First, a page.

They didn't let Harry fly the planes, his eyes were too bad. Instead, Harry was supposed to drive the trucks that fueled the aircraft. As time marched on, Harry would be reminded of the Centurion at the cross, attempting to give Christ his final drink, something to numb the pain. Even though the flying tigers were painted with angry faces that weren't frightened easily by the Japanese enemy, every time he touched one he pictured it going down in flames. It was less a fear than a strange, irrepressible mental image. But India was before all that.
Harry was driving the truck, one of the trucks that would lead them into grand China where they were meant to spread their wings, but for now Harry cursed and griped with the rest of the men as they folded themselves into their tiny quarters. Everything in India seemed tiny, except for the population. No matter what area the American troop would push through, there was not a day that appeared without a crowd surrounding them. Harry had not seen a single patch of open space or been able to breath in a solitary fresh breath of air since his arrival. His spacious, empty Illinois was already fading from memory-- he hated India. The land made him feel claustrophobic at every instant.
Still, the people were nice, for the most part. Their guide, a man whose name Harry found very difficult to pronounce, spoke clearly and cheerfully and seemed very smart. He warned them of the conflict within the land they were moving across, pointed out good noteworthy points of geography, and talked joyfully of a future day in which he would toast to them, all of them, his war buddies. He especially liked Harry, whom he rode beside, and reminded Harry of his very simple order passed down from his superior-- the truck must never make un-designated stops. It must keep going, no matter what. Harry made sure he had little to distract him at night-- no drinking-- in order that he might be clear-minded on all days. He kept his mind only on the schedule. He would not be the one to stop. Even if they ran out of gas, he would push the truck uphill if that was his option.
As they drove through northern India, the elevation began to increase, but the population did not, much to Harry's dismay. He also noticed that his Indian companion had grown less cheery than before. He was no longer making jokes. As Harry wondered why, he began to notice that the expressions on the passing sun-kissed faces grew more objecting, more unwelcome. He wished his eyes were better-- it was hard to be aware of peripheral action when one sported a pair of the clunkiest glasses in the world. Still, even Harry became acutely aware of the direction of anger and confusion pointed towards his caravan. Or perhaps it wasn't even the carravan. Perhaps it was only at oneanother. Harry could not be sure, but when his companion pointed his toe towards the accelerator, Harry was only too glad to comply.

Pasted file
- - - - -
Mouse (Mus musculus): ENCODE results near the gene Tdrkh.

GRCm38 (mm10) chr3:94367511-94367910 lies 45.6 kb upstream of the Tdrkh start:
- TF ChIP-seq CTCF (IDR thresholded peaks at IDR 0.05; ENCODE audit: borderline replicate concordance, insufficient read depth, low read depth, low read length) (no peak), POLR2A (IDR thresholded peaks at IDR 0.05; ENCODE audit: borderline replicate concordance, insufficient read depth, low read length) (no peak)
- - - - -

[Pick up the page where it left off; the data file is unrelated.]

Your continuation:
The truck lurched forward, causing a ripple effect in the crowd. The murmuring of disgruntled citizens turned to an outburst of panic. Young men began to shout angrily at the trucks, and older men yelled at the young men. Women ran out to join the throng, and children shoved at one another to get a good look. As Harry sped by shout after shout, he flinched at the grabs from angry or encouraging citizens. He tried to wipe at his dripping forehead with his sleeve. His partner yelled at the crowd and cursed them, no longer attempting to be polite. The world became a sea of hands and feet and loud voices, and it looked as though it would never end. This is the war, Harry thought. It's not in the air for me. It's here. His speed increased. He was a real flying tiger now-- the truck could very well have lifted from the ground and over the city, were it Harry's will. Hands, feet, voices. Harry's companion looked over and gestured again at the accelerator. Harry leaned on it once again, and his copilot recoiled-- apparently this was not what he meant after all. Harry had bad eyes, though, and Harry could not hear him over the feet, noise, hands. But he did remember that the truck must not stop. Voices, feet, hands, feet, voices.
Only two of them actually saw the boy go under the truck. The rest of them felt the momentary change in terrain.